It struck at Leo, who ducked and tried to grapple its neck, but it was like trying to grab sandpaper going sixty miles an hour. The serpent shot past, its rough metal skin leaving Leo’s hands scraped and bleeding.

The momentary contact did give Leo some insight, however. The snake was a machine. He sensed its inner workings and, if the statue of Hygeia operated on a similar schematic, Leo might have a chance …

Across the room, Jason soared into the air and lopped the goddess’s head off.

Sadly, the head flew right back into place.

‘Unacceptable,’ Hygeia said calmly. ‘Decapitation is not a healthy lifestyle choice.’

‘Jason, get over here!’ Leo yelled. ‘Piper, buy us some time!’

Piper glanced over, like Easier said than done.

‘Hygeia!’ she yelled. ‘I have insurance!’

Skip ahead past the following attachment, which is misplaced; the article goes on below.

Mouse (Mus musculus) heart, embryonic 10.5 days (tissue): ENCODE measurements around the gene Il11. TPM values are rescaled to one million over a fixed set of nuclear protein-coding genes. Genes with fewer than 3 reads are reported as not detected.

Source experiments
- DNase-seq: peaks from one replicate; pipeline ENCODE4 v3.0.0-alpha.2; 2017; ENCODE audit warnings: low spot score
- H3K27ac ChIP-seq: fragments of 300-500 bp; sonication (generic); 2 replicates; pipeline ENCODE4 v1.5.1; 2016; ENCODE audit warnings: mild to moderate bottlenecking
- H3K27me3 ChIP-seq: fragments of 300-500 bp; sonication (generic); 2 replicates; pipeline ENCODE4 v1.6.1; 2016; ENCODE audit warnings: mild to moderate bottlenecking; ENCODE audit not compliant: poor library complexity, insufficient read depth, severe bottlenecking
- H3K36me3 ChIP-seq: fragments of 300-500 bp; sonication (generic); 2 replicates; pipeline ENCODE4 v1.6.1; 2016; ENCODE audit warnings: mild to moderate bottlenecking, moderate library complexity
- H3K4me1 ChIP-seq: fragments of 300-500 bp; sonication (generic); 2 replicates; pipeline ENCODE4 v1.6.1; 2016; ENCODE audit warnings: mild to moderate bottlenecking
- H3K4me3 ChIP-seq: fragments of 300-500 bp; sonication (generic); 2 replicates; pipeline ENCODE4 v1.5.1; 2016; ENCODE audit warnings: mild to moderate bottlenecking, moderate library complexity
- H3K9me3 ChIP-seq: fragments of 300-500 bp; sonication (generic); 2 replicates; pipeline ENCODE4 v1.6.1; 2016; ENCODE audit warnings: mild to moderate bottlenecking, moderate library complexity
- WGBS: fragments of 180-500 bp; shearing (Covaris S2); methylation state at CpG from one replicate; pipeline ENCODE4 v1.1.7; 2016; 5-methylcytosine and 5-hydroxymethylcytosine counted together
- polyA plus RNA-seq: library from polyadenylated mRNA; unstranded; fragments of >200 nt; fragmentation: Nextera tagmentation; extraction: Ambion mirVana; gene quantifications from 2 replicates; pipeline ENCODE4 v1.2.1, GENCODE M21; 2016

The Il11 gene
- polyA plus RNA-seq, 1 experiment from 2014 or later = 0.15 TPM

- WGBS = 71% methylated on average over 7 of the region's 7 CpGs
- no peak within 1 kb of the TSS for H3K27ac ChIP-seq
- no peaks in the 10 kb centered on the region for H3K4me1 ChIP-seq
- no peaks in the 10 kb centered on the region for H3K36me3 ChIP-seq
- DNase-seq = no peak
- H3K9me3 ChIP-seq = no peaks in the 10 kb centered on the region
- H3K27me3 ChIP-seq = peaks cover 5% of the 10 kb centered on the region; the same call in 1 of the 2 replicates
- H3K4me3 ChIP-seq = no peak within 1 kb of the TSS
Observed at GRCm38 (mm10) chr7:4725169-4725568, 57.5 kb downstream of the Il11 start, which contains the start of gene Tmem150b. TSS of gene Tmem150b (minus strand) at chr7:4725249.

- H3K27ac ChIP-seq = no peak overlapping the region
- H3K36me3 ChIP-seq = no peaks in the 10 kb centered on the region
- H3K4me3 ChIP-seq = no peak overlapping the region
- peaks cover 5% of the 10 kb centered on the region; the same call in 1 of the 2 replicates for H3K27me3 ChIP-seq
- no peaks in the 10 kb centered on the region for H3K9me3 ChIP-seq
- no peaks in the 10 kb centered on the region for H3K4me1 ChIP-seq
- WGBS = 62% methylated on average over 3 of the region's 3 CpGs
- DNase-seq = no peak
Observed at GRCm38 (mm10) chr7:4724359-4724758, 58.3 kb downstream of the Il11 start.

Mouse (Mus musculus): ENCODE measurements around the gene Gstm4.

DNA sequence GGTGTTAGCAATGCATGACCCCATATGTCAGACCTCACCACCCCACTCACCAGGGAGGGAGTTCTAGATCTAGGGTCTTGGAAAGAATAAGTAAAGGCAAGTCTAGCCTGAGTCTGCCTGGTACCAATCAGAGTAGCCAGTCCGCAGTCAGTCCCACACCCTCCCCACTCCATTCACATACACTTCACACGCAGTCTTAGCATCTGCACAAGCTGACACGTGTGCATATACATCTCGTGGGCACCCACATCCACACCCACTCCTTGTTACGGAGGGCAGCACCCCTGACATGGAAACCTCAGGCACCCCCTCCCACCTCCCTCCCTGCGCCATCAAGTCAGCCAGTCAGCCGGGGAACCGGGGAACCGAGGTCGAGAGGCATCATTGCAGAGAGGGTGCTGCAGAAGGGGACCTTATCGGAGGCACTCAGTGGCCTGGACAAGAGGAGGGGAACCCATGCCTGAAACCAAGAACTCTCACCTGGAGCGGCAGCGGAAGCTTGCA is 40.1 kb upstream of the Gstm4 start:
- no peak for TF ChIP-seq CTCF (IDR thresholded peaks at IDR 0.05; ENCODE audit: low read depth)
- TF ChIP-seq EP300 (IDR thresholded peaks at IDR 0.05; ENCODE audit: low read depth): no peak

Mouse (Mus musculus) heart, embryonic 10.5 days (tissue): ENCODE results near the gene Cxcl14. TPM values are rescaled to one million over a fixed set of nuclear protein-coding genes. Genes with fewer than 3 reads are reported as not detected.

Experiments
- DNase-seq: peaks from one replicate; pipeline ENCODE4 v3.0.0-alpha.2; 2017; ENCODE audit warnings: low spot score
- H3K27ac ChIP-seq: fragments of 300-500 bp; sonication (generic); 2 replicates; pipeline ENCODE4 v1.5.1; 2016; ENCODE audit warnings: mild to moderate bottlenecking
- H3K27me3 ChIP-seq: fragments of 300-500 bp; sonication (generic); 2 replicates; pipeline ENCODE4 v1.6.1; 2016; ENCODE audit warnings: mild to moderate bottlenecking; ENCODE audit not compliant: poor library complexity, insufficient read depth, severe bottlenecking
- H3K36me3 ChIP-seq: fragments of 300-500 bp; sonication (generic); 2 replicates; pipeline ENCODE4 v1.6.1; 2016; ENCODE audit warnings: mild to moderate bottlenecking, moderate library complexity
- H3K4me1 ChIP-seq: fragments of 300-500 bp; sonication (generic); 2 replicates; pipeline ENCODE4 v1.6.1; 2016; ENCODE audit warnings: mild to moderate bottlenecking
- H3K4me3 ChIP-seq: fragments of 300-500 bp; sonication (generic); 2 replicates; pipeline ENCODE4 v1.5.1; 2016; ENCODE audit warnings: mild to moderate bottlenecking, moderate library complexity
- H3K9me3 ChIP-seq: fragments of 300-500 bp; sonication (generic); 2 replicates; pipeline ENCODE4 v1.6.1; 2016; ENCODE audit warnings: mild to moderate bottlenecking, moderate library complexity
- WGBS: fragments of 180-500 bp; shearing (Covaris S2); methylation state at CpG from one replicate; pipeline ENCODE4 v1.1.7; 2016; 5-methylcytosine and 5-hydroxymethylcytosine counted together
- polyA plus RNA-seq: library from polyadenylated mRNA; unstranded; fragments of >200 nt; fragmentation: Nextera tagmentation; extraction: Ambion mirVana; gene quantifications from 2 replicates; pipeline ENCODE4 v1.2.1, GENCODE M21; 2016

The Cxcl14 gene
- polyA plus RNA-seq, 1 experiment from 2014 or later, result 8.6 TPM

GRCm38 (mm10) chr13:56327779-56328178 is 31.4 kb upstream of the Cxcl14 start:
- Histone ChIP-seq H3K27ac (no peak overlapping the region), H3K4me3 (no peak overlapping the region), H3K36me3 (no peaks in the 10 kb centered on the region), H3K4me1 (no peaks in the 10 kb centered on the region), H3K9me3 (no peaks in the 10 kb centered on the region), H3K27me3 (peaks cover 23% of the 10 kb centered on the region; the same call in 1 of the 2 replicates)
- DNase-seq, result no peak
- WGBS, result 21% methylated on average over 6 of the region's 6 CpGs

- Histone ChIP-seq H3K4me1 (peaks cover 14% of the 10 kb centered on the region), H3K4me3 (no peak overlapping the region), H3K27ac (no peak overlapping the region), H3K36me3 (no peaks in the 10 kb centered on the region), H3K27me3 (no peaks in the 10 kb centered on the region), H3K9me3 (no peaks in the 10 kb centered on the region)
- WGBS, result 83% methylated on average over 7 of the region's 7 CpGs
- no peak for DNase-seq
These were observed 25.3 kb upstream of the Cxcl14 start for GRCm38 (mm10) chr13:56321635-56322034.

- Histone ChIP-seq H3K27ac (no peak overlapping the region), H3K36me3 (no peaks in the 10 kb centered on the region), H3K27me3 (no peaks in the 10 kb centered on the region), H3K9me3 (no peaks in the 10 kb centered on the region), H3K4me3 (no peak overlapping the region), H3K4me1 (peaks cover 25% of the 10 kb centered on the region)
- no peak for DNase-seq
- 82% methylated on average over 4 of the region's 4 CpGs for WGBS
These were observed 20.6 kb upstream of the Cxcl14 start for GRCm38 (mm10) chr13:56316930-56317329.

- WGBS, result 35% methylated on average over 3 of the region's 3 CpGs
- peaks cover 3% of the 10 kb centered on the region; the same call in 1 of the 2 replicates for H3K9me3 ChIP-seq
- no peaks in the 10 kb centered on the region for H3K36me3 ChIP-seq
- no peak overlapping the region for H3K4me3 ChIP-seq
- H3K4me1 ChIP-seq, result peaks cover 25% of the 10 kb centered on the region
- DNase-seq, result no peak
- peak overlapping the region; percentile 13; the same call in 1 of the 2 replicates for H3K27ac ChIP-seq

That got the statue’s attention. Even the golden snake turned towards her, as if insurance was some sort of tasty rodent.

‘Insurance?’ the statue said eagerly. ‘Who is your provider?’

‘Um … Blue Lightning,’ Piper said. ‘I have the card right here. Just a second.’

She made a big show of patting down her pockets. The snake slithered over to watch.

Jason ran to Leo’s side, gasping. ‘What’s the plan?’

‘We can’t destroy these things,’ Leo said. ‘They’re designed for self-healing. They’re immune to pretty much every kind of damage.’

‘Great,’ Jason said. ‘So … ?’

‘You remember Chiron’s old gaming system?’ Leo asked.

Jason’s eyes widened. ‘Leo … this isn’t Mario Party Six.’

‘Same principle, though.’

‘Idiot mode?’

Leo grinned. ‘I’ll need you and Piper to run interference. I’ll reprogram the snake, then Big Bertha.’


‘Whatever. Ready?’


Leo and Jason ran for the snake.

Hygeia was assailing Piper with health-care questions. ‘Is Blue Lightning an HMO? What is your deductible? Who is your primary care deity?’